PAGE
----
conscripted an expert (Dr. Richard
Rappaport) and considered carefully his
conclusions, they decided not to put on
an insanity defense.
Green argues that his counsel's
reasons for not presenting the defense
are unclear from the record; that the
internal conflict within the defense
team precludes a finding that the
rejection of Rappaport's defense was
trial strategy; and that counsel's
decision was based in part upon an
erroneous interpretation of the law
concerning whether presentation of the
defense would have opened the door to
the cross-examination of Rappaport about
additional incriminating information--namely,
fifteen other murders to which
establish ineffective assistance of
must demonstrate both deficient
performance and prejudice resulting from
that deficiency. See Strickland
466 U.S. 668, 687, 104 S.Ct. 2052, 2064,
80 L.Ed.2d 674 (1984). We compare
counsel's performance to an objective
standard of reasonableness, mindful of
the strong presumption of adequacy. We
will not find inadequate representation
merely because, with the benefit of
hindsight, we disagree with counsel's
strategic choices. See id. at 689-90,
104 S.Ct. at 2065-66. "A conscious and
informed decision on trial tactics and
strategy cannot be the basis for
constitutionally ineffective assistance
of counsel unless it is so ill chosen
that it permeates the entire trial with
obvious unfairness." Garland
v. Maggio, 717
F.2d 199, 206 (5th Cir.1983) (on
rehearing). Because an ineffective
assistance claim is a mixed question of
law and fact, we review the district
court's decision de novo. See Salazar
v. Johnson, 96
F.3d 789, 791 (5th Cir.1996). As we
noted above, findings of fact are
entitled to a presumption of correctness.
See Washington, 466 U.S. at 698, 104
S.Ct. at 2070.
Applying the prejudice prong in the
context of counsel's performance at
sentencing, we ask whether the
petitioner has demonstrated "a 'reasonable
probability' that the jury would not
have imposed the death sentence in the
absence of errors by counsel." Carter,
110 F.3d at 1110. Failure to establish
either prong defeats the claim. See
Collins, 958 F.2d 1271, 1278 (5th
Kearney averred that he hired Rappaport
to examine Green
and that, based upon Rappaport's
conclusions that Green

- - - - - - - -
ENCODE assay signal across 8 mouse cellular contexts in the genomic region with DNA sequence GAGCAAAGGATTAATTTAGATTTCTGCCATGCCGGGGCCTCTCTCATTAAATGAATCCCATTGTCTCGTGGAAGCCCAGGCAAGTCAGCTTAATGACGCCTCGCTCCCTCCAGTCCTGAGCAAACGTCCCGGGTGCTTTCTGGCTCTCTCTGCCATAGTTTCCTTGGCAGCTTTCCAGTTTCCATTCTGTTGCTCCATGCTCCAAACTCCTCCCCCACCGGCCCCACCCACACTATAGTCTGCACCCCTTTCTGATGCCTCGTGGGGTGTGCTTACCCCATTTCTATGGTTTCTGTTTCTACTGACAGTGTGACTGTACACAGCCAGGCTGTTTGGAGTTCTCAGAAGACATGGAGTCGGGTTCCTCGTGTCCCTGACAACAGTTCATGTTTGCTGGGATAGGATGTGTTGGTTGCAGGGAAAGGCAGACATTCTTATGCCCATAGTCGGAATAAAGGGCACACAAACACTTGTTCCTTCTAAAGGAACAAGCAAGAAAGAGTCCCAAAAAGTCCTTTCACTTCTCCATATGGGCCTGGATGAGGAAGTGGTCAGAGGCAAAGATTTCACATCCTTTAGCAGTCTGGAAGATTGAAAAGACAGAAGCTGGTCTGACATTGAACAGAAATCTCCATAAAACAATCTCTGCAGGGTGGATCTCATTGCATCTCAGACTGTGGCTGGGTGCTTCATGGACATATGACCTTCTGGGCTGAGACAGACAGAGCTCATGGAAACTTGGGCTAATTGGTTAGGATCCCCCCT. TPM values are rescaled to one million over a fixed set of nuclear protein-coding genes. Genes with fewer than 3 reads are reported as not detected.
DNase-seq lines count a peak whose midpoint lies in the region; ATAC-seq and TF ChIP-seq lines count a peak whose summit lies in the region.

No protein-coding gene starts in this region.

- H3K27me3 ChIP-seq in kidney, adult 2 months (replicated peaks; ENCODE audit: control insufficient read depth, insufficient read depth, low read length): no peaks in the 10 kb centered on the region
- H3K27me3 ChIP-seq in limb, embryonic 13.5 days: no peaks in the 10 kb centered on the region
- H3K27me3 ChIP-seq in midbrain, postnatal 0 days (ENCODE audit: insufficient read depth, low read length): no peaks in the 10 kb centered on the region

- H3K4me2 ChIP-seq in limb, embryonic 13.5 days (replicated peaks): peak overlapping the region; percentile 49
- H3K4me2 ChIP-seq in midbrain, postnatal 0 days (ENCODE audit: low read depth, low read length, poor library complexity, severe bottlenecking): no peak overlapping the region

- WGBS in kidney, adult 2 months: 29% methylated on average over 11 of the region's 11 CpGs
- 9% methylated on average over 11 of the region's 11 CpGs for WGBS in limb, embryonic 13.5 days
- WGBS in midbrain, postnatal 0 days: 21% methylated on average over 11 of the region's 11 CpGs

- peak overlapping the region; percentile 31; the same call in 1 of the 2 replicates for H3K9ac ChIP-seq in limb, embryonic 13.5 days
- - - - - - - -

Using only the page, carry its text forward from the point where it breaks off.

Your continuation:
was in fact legally insane at the time
of the Fefferman murder, he intended to
make full use of Rappaport's findings
during the trial and sentencing phases.
After the change of venue, Kearney left
the defense team and was replaced by
Bays, at which time conflicts began to
arise between Johnson and Bays.
According to Johnson, Bays wished to use
Rappaport's testimony to establish that
insanity turned him into a "serial
killer." Believing that such a tactic
would add to the state's showing of "future
dangerousness" during the punishment
phase of the trial, Johnson disagreed
with the decision to place Rappaport on
the stand, and Johnson and Bays
ultimately agreed to abandon the
that the internal wrangling between
Johnson and Bays renders suspect their
decision not to present an insanity
defense. Although the record does
demonstrate that conflict existed,
proffered no evidence tending to prove
that the decision not to place Rappaport
on the stand was infected impermissibly
with whatever personal disagreements
there were. To the contrary, Johnson and
Bays proffered the other valid tactical
reasons we have mentioned.6
assuming arguendo that Johnson and Bays
erred in concluding that Rappaport's
testimony would have opened the door to
additional incriminating evidence, this
error alone does not give rise to a
constitutional ineffectiveness claim.
See Moreno v.
Estelle, 717 F.2d 171, 176 (5th
Cir.1983) (noting that the Sixth
Amendment does not guarantee an accused
"errorless representation"). There is
sufficient evidence demonstrating that
the decision not to proffer an insanity
defense was a "conscious and informed"
tactical one. See Garland, 717 F.2d at
No reasonable jurist would disagree, and
Green has not
made a substantial showing of the denial
of a constitutional right.
reliance on Bouchillon
v. Collins, 907 F.2d 589 (5th
Cir.1990), and Profitt
v. Waldron, 831 F.2d 1245 (5th
Cir.1987), is misplaced. In Bouchillon,
we concluded that counsel was
ineffective in failing to offer an
insanity defense because (1) it was the
only defense available to the defendant;
and (2) although counsel was aware that
the defendant had been committed
previously to mental institutions, he
did not ask for a psychiatric evaluation
or conduct any other investigation. 907
F.2d at 597. We concluded the same in
Profitt after also noting both that the
defendant had only the insanity defense